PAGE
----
uucp, otherwise known as Unix to Unix copy, is a utility used by many flavors of Unix to copy a given file from one system to another. This utility is by default included with all Solaris versions.
Sun Microsystems Inc.'s uucp (Unix to Unix Copy) utility contains a locally exploitable buffer overflow allowing an attacker to execute arbitrary code under the privileges of the uucp user.
The vulnerability lies in the command line parsing of overly long values when using the -s switch. When provided with an argument greater then 1,024 characters a buffer overflow occurs allowing an attacker to overwrite the proceeding _iob structures. Arbitrary code execution is possible in a two-step approach:
Overwriting the address of stderr to point into the Procedure Linkage Table (PLT).
Generating a printed error that contains user provided input thereby allowing the attack to overwrite the PLT with arbitrary machine instructions.
An improper system name can be use to generate such an error message and is used in our proof of concept code. Upon successful corruption of the PLT a call is made into the PLT that in turn executes the inserted instructions. The storage and execution of assembly code in the PLT allows for successful exploitation even on systems with a non-executable stack.
The existence of the buffer overflow was previously discovered by hipnosis (email@example.com) on January 14th, 2003. However, the likelihood of exploitation was unknown and only assumed possible.
The following is an example snapshot of the exploit in action against SunOS 5.8:
$ uname -srp
SunOS 5.8 sparc
$ ls -l /usr/bin/uucp
---s--x--x 1 uucp uucp 66940 Jan 5 2000 /usr/bin/uucp
$ ./uucp_sploit -vb
Bruteforce mode enabled
Finding correct offset....
Trying offset 1025..
Trying offset 1026..
Trying offset 1027..
Trying offset 1049..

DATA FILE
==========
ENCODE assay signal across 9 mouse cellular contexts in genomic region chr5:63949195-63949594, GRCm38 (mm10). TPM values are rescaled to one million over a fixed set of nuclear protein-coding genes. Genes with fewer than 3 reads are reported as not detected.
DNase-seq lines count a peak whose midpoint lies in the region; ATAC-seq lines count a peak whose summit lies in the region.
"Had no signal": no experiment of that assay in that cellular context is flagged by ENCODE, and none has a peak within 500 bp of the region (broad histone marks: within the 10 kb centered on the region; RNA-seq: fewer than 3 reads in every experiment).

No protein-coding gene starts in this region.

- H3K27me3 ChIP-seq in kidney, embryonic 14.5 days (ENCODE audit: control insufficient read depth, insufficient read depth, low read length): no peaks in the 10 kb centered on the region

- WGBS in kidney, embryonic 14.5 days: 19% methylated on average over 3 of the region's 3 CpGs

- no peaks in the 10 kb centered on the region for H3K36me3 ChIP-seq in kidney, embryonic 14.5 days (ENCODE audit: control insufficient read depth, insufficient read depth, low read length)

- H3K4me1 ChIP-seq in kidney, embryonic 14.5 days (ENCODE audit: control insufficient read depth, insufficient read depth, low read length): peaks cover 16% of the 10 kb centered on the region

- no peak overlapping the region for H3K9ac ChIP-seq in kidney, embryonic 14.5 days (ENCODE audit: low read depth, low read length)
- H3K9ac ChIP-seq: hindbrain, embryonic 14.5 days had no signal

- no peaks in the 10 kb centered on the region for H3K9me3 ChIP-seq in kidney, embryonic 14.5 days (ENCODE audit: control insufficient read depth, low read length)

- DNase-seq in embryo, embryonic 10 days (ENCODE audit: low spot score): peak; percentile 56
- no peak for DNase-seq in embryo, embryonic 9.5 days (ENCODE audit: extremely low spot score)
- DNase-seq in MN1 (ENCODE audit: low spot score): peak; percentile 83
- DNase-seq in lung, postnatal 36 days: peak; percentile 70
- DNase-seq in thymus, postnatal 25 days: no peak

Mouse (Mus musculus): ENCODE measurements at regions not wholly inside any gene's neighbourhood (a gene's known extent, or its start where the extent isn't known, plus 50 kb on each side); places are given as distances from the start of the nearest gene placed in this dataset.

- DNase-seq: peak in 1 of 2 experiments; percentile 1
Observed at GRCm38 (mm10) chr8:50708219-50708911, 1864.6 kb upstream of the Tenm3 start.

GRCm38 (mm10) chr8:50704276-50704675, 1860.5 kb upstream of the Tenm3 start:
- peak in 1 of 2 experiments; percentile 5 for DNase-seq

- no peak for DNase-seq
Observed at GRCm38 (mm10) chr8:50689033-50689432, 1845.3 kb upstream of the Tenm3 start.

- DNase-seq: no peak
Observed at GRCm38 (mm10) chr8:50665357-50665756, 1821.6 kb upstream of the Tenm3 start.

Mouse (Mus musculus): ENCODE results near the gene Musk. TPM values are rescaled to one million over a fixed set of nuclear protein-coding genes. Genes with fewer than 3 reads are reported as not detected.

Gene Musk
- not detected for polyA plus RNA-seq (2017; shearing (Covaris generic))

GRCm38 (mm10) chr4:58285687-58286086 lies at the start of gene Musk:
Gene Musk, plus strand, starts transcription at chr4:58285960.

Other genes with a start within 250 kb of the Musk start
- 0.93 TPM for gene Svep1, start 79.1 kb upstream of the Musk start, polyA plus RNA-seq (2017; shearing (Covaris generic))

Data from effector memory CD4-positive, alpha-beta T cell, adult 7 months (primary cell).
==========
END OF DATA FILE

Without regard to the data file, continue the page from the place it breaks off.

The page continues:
Trying offset 1050..
Trying offset 1051..
Offset found. Injecting our fake _iob at offset 1043.
Bruteforce mode enabled
An attacker with local access to a vulnerable system can exploit the above-described vulnerability to gain the privileges of the uucp user. The uucp binary is by default installed set user id (setuid) uucp. Upon successful exploitation the attacker can replace any or all of the following uucp owned binaries with trojan horses:
Further compromise can occur if any of these overwritten binaries are executed, including a full system compromise if execute by the super-user (root).
iDEFENSE has proof of concept exploit code demonstrating the impact of this vulnerability.
iDEFENSE has confirmed that the latest versions of Solaris, SunOS 5.8 and SunOS 5.9, ship with a vulnerable version of uucp. It is suspected that all Solaris versions shipped with the uucp utility are vulnerable.
If unneeded, either relinquish set user id permissions from the uucp binary or remove the binary itself.
A Mitre Corp. Common Vulnerabilities and Exposures (CVE) number has not been assigned to this issue.
03/20/2003 Exploit acquired by iDEFENSE
04/16/2003 Initial vendor notification
04/16/2003 iDEFENSE Clients notified
05/15/2003 Public Disclosure
This vulnerability is credited to Gloomy.
Get paid for vulnerability research
Copyright © 2004 Verisign, Inc.
Permission is granted for the redistribution of this alert
electronically. It may not be edited in any way without the express
written consent of iDEFENSE. If you wish to reprint the whole or any
part of this alert in any other medium other than electronically, please
email firstname.lastname@example.org for permission.
Disclaimer: The information in the advisory is believed to be accurate
at the time of publishing based on currently available information. Use
of the information constitutes acceptance for use in an AS IS condition.
There are no warranties with regard to this information. Neither the
author nor the publisher accepts any liability for any direct, indirect,
or consequential loss or damage arising from use of, or reliance on,